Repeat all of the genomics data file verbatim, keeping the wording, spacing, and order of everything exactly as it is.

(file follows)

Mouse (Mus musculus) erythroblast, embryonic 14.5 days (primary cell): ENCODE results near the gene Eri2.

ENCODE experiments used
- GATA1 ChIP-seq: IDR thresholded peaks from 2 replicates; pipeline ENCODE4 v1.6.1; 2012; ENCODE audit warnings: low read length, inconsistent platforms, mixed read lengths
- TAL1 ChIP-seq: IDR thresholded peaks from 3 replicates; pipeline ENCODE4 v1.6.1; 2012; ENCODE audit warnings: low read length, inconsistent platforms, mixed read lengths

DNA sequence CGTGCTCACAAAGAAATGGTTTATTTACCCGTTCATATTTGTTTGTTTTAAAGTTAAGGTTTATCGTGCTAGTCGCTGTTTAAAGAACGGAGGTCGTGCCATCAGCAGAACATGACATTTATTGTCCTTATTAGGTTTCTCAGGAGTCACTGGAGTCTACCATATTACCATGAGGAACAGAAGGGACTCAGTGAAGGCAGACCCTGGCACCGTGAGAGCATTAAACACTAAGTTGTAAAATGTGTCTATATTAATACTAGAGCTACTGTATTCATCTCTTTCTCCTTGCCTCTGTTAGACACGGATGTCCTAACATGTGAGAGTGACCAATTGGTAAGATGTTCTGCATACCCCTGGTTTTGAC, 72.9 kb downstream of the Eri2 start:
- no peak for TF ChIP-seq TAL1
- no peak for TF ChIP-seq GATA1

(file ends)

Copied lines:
Mouse (Mus musculus) erythroblast, embryonic 14.5 days (primary cell): ENCODE results near the gene Eri2.

ENCODE experiments used
- GATA1 ChIP-seq: IDR thresholded peaks from 2 replicates; pipeline ENCODE4 v1.6.1; 2012; ENCODE audit warnings: low read length, inconsistent platforms, mixed read lengths
- TAL1 ChIP-seq: IDR thresholded peaks from 3 replicates; pipeline ENCODE4 v1.6.1; 2012; ENCODE audit warnings: low read length, inconsistent platforms, mixed read lengths

DNA sequence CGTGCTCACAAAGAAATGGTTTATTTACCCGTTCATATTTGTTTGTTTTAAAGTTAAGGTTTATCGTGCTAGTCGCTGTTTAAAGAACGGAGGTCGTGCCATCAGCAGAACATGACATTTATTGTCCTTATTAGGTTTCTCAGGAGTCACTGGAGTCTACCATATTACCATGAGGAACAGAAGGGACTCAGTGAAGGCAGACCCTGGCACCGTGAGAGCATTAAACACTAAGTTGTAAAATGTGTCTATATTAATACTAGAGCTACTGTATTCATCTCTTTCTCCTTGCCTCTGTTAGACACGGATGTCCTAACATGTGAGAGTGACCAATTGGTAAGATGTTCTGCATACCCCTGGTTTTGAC, 72.9 kb downstream of the Eri2 start:
- no peak for TF ChIP-seq TAL1
- no peak for TF ChIP-seq GATA1